In these lost places we find the holes in our economy

The recent news that the United States Postal Service would be closing scads of post offices around the country, mostly in rural, small towns, has opened a lot of eyes about the true existential danger facing rural America. I’ve just read a couple of great Minnesota entries in the discussion, an Aug. 12, 2011 article (“A rural reckoning“) by David Peterson in the Star Tribune and a wonderful post with photographs (“Take time to stop and appreciate small towns“) by Audrey Kletscher Helbling for her Minnesota Prairie Roots blog.

I was struck by this quote from the Peterson story:

“Since I’ve moved here,” Schuerman said, “we’ve lost the grocery store. We’ve lost the café.” Standing alongside beautifully crafted post office boxes whose dials have been turned by leathery farm fingers for generations, she softly added: “This is one of the last things we had.”

The sun is slowly setting on parts of rural Minnesota.

That’s very much the theme inspiring one of my upcoming radio projects, only in regard to the Iron Range. Though these pieces focus on the dwindling population of farm country, population loss and demographic change are big themes here on the Range and in other post-industrial places, including some big cities.

Fundamentally, so many of our problems are related to this sense of “placelessness.” Where do we belong? What is the true “cost” of living there? What should we do for these places? Why do they matter? Our economic system is not making this primal urge of civilized people easy to resolve, and that’s why we’re all so uneasy.

Those who lack a place are uneasy because they might not find one. Those who have a place, whether it’s a nice house in the suburbs or – as with myself – a little plot in the country, we fear that it will all come crumbling down. For these small town residents losing their post offices that’s what is happening.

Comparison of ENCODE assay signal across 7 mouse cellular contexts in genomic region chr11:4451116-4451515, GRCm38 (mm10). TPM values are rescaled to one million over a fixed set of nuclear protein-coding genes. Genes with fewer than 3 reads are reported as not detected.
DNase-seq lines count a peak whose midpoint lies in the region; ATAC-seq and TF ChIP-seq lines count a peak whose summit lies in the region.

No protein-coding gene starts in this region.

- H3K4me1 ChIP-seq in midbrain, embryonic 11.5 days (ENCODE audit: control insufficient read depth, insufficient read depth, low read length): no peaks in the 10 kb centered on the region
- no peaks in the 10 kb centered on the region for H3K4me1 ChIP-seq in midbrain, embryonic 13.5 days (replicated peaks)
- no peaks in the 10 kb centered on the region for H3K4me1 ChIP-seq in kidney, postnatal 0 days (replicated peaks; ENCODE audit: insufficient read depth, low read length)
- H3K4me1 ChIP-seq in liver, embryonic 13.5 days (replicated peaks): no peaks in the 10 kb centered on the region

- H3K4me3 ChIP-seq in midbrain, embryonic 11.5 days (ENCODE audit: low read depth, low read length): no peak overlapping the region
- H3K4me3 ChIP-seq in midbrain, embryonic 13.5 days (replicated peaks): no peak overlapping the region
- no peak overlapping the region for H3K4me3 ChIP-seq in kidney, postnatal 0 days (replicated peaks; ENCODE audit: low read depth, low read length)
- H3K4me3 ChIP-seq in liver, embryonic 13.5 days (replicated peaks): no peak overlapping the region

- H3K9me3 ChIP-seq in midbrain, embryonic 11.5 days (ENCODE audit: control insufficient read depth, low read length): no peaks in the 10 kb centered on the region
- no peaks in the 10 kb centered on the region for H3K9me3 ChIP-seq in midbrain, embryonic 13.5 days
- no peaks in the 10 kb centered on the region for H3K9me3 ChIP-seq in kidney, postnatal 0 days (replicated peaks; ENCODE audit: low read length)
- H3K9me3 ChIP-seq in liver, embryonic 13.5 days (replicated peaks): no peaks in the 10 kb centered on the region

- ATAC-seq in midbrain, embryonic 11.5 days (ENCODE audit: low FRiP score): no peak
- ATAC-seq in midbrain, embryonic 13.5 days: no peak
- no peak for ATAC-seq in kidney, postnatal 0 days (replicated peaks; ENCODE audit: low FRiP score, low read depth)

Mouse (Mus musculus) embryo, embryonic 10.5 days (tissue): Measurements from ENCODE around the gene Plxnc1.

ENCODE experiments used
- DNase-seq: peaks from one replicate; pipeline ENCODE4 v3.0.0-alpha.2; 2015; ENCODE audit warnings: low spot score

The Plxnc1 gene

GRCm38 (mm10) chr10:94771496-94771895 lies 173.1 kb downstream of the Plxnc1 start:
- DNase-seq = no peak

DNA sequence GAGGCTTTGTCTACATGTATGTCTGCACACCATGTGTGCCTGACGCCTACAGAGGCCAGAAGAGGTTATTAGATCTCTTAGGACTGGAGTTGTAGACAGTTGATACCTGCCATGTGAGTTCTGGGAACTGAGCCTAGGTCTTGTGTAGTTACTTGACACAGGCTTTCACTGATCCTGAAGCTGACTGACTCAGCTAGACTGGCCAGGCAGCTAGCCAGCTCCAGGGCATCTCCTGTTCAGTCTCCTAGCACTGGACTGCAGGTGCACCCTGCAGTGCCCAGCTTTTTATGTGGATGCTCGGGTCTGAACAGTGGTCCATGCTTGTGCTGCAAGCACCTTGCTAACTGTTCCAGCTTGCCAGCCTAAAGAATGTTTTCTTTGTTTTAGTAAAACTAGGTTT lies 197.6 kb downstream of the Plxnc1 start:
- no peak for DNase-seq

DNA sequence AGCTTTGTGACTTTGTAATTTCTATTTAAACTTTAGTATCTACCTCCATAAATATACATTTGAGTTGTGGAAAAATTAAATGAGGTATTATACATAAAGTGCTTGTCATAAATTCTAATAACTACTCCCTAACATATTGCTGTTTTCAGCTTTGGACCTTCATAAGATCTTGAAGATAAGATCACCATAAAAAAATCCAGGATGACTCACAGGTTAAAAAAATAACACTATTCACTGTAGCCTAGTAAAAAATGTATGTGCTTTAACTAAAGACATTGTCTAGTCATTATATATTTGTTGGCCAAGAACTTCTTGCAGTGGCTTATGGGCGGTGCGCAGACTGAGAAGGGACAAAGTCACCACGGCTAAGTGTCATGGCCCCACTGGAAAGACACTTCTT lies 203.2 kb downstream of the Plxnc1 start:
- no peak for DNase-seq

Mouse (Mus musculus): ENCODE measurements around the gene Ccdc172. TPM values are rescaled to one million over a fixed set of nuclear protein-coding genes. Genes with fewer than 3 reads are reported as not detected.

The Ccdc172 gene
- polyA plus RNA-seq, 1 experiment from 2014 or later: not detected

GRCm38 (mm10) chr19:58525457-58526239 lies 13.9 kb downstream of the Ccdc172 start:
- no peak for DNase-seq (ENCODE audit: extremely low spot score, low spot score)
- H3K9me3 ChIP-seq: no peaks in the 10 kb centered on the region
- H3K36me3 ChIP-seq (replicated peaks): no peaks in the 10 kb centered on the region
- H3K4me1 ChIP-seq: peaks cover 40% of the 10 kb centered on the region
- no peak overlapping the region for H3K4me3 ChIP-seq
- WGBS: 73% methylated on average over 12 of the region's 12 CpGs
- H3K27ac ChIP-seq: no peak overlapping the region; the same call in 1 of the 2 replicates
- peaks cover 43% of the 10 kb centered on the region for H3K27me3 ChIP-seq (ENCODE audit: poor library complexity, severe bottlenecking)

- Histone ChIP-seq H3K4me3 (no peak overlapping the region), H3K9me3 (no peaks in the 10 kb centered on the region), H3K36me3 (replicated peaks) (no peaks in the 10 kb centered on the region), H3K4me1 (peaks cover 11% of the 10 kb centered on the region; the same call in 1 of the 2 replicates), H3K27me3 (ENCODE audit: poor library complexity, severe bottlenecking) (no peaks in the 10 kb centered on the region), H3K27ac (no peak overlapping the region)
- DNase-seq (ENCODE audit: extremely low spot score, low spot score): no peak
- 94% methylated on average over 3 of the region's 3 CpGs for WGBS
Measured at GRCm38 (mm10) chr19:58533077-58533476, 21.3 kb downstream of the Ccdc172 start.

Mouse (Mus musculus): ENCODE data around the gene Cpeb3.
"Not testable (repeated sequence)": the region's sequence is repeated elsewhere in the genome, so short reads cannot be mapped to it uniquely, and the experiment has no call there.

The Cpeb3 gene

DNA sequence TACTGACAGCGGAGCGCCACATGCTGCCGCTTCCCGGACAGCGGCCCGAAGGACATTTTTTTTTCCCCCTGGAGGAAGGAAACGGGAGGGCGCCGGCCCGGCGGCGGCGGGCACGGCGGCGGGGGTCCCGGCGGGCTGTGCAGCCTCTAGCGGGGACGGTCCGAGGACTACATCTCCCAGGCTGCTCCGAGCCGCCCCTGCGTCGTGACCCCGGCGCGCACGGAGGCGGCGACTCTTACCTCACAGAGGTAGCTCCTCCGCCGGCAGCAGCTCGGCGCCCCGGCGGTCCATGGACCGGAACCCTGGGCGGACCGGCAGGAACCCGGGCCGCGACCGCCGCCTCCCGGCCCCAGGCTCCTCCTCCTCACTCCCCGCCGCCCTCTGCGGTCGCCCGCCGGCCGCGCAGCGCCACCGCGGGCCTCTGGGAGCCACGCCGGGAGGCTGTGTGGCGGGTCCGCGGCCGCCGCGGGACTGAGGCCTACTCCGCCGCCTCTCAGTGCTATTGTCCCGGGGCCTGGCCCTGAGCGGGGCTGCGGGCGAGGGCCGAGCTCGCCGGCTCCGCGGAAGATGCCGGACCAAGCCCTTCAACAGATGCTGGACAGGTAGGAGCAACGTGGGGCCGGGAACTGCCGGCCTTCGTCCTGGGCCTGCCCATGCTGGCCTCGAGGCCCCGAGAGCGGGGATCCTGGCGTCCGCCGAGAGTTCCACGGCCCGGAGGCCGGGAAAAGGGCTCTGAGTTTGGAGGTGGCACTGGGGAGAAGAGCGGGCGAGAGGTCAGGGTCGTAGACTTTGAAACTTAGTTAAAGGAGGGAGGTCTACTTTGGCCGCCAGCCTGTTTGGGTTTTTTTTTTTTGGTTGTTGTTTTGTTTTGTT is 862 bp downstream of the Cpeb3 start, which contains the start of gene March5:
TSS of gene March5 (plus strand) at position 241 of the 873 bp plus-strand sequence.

So it is all over the nation.

And so we must take back our homes, not from any particular people as might be suggested by some, but from the machinery of our world that informs us, though human minions, that such places and people like us have no value. Scratch the angriest liberal or conservative in rural Minnesota and you would find similar fears. Let’s not dwell on differences. Let us unite behind the last things we share. Our places and our cultures. Our hopes that a child born here can make good someday.


  1. The angriest liberals and conservatives of Minnesota may have similar fears, but they would have very different reactions to your incisive observation about our economic system being detrimental (my word) to small town community. Conservatives seem to believe that unregulated free-market capitalism will save America, but liberals are more likely to believe we are building a geography of nowhere (to borrow a phrase). We have failed to learn the lessons of history that other, more socialized democracies have tried to teach us.

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